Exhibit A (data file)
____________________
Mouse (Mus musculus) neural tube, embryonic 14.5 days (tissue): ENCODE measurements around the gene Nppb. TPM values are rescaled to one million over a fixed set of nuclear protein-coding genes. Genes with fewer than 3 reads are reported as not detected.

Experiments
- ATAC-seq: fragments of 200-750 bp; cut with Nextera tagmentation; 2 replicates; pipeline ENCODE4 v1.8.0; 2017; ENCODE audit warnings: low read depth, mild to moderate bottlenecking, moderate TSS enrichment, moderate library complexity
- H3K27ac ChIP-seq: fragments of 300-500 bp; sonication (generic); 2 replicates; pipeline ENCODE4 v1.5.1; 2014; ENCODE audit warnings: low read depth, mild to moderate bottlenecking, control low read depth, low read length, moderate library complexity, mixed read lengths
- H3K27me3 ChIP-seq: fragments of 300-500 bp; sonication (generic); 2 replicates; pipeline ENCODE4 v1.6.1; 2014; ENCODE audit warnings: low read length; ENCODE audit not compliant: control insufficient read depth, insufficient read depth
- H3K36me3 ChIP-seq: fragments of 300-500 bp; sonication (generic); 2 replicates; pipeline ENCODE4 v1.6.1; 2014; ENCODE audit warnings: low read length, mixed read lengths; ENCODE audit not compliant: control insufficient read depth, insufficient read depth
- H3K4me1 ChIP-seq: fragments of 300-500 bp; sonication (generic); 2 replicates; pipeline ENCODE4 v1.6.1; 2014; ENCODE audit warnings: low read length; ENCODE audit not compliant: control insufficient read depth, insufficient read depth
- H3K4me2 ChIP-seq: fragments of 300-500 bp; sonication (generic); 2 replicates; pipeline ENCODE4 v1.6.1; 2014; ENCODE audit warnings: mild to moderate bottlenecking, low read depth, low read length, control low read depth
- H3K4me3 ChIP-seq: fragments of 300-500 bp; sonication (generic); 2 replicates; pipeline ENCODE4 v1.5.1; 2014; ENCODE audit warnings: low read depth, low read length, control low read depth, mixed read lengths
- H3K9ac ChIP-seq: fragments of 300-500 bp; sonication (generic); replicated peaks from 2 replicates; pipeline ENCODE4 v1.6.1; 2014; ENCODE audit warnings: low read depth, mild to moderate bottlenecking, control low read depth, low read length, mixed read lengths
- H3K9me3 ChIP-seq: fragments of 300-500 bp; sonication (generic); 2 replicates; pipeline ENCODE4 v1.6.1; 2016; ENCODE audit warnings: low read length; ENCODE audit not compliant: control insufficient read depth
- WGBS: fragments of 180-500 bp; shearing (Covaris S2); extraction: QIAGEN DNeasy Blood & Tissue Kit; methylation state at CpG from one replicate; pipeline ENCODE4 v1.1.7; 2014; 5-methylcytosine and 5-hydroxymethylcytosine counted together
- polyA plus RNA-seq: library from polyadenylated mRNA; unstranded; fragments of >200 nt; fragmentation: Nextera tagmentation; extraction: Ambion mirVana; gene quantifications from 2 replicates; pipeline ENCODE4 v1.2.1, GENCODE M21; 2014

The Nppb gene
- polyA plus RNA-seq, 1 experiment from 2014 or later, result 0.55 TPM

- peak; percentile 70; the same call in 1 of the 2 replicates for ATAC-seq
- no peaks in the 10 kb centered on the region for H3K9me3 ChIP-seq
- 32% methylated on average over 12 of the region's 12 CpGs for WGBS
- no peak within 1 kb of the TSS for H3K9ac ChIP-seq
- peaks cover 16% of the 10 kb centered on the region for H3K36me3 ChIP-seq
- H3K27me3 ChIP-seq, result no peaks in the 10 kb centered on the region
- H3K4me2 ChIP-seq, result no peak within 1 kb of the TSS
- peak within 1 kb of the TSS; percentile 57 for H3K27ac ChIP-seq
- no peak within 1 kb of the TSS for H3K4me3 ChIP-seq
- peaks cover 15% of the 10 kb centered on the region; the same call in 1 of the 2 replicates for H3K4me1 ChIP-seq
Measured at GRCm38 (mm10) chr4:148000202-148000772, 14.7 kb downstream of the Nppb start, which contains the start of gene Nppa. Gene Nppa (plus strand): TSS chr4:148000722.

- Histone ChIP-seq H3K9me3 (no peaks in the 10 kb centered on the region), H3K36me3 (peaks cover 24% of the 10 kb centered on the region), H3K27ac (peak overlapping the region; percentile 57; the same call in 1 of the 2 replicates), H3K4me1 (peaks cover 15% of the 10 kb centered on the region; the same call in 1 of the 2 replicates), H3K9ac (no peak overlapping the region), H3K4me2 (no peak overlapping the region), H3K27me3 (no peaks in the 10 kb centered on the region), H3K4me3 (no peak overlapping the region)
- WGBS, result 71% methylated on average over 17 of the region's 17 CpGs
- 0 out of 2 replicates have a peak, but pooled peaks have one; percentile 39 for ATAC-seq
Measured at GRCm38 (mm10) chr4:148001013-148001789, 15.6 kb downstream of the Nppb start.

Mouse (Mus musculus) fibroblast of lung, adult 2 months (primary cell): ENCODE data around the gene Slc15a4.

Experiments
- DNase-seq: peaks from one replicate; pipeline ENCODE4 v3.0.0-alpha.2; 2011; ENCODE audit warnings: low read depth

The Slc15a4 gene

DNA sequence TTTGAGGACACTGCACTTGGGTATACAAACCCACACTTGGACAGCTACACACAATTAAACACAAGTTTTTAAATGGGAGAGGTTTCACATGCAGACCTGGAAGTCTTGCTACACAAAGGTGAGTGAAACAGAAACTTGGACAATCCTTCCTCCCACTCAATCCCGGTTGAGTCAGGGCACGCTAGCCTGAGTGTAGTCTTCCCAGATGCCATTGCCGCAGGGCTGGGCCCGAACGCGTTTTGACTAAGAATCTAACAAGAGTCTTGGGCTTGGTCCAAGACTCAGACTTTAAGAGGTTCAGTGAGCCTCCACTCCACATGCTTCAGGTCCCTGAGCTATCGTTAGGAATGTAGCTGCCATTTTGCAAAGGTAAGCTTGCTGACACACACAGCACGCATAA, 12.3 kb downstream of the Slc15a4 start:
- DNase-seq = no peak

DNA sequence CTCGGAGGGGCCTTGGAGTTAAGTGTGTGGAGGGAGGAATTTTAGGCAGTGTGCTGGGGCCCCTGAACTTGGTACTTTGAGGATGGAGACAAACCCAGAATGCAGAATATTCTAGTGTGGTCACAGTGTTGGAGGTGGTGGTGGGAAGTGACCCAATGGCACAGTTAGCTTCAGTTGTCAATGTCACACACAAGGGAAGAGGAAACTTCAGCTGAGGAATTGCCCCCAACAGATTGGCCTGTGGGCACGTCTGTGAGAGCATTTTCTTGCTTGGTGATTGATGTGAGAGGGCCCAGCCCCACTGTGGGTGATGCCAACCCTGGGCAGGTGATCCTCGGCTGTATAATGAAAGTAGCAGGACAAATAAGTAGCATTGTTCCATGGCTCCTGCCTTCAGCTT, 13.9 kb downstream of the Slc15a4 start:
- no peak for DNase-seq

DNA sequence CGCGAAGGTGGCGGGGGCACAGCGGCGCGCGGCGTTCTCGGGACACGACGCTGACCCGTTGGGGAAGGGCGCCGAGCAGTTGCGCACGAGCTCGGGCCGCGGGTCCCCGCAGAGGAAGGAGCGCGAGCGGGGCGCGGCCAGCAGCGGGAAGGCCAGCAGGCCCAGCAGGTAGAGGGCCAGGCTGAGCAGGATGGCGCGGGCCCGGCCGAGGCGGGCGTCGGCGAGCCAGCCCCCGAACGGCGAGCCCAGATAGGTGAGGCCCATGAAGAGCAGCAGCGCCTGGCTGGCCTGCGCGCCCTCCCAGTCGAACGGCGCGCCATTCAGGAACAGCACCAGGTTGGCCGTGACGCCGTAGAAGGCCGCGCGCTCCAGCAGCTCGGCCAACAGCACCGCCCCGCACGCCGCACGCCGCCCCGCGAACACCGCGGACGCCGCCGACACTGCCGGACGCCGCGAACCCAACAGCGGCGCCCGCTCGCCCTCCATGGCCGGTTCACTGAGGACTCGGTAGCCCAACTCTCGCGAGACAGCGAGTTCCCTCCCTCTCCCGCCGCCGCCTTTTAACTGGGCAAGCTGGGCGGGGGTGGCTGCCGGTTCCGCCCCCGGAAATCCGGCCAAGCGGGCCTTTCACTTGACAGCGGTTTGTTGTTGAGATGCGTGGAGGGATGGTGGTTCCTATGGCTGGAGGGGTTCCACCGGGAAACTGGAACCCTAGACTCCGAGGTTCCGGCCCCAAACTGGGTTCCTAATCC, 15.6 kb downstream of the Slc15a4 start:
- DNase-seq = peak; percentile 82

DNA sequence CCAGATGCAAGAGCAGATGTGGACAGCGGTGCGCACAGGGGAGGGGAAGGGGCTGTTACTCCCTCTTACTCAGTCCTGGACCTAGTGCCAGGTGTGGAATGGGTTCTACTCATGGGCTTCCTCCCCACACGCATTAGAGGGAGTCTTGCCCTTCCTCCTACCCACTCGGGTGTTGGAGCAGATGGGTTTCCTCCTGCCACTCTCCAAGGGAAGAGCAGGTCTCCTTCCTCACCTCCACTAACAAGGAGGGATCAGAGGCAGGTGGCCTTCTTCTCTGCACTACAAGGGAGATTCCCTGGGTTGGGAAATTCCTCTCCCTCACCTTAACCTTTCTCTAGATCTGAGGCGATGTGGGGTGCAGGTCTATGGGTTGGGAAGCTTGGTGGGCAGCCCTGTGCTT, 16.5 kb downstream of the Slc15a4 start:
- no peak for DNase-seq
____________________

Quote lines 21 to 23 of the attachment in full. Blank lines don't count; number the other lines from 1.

- H3K27me3 ChIP-seq, result no peaks in the 10 kb centered on the region
- H3K4me2 ChIP-seq, result no peak within 1 kb of the TSS
- peak within 1 kb of the TSS; percentile 57 for H3K27ac ChIP-seq